When President Donald Trump tells his base that the polls are wrong and Republicans are poised to win big on Election Day, many seem to believe him.
According to the results of a leaked internal GOP poll obtained by Bloomberg, about half of the party — including a majority of Trump’s most ardent supporters — do not see the need in turning out to vote in the upcoming midterms.
The president has predicted major gains for Republican candidates across the nation, a forecast at odds with nearly all major polls.
“Great night for Republicans!” Trump tweeted after California’s primary election in June. “Congratulations to John Cox on a really big number in California. He can win. Even Fake News CNN said the Trump impact was really big, much bigger than they ever thought possible. So much for the big Blue Wave, it may be a big Red Wave. Working hard!”
Great night for Republicans! Congratulations to John Cox on a really big number in California. He can win. Even Fake News CNN said the Trump impact was really big, much bigger than they ever thought possible. So much for the big Blue Wave, it may be a big Red Wave. Working hard!
— Donald J. Trump (@realDonaldTrump) June 6, 2018
That narrative seems to resonate with a sizable portion of the GOP voter pool, a trend that has some party analysts worried about depressed voter turnout.
Despite multiple predictions of widespread Democratic victories, leading to the party’s likely control of the House of Representatives, the Republican National Committee survey found that about 50 percent of Republicans believe their party will retain control of both chambers of Congress after Election Day.
The number is even higher — 57 percent — for those who say they are strong supporters of the president.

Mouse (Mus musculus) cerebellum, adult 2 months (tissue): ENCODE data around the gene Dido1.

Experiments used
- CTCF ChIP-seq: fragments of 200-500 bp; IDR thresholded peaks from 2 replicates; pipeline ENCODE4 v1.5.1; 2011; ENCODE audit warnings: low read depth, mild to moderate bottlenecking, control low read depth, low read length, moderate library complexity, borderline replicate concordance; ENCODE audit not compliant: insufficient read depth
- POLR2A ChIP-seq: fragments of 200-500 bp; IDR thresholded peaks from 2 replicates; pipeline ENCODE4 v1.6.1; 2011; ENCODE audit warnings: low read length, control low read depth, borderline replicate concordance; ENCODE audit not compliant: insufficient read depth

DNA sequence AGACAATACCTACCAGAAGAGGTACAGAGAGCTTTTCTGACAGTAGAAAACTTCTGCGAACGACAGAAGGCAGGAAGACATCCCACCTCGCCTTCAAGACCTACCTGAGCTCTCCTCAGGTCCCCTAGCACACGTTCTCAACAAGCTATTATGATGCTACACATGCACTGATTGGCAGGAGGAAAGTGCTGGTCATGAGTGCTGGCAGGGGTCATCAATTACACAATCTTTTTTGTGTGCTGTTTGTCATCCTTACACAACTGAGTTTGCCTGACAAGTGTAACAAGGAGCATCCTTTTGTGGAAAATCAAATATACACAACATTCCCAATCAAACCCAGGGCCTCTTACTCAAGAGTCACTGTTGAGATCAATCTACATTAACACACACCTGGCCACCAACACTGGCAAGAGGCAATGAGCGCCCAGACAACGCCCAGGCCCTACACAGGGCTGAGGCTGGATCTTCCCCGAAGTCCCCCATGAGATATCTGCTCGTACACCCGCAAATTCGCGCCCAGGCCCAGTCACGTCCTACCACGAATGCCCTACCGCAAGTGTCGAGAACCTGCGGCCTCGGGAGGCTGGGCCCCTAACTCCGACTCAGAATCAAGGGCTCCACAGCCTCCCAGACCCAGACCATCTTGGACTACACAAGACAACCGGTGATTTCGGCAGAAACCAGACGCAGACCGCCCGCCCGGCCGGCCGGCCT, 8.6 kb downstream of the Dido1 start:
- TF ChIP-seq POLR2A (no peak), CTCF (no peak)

Overall, 71 percent of voters think it is extremely or somewhat likely for Democrats to see major electoral gains in November.
“We need to make real the threat that Democrats have a good shot of winning control of Congress,” party officials warned in the report.
According to the RNC, the president’s rhetoric on the issue is only part of the reason why about half of Republicans feel complacent about the upcoming election.
“While a significant part of that lack of intensity is undoubtedly due to these voters’ sentiments toward the President, it may also be partly because they don’t believe there is anything at stake in this election,” the report explained.
The RNC pointed to largely inaccurate forecasts ahead of the 2016 presidential election as another reason Republican voters are less likely to trust the current trends.
“Put simply, they don’t believe that Democrats will win the House,” the authors wrote. “(Why should they believe the same prognosticators who told them that Hillary was going to be elected President?)”
The report, which detailed a poll that ended on Sept. 2, also cited the GOP’s deep deficit in generic ballot polling and “a wide gender gap and generation gap” as additional issues the party must face in this year’s midterms.
In a frank admission, the authors concluded that the Democratic Party “holds an image advantage” over Republicans.
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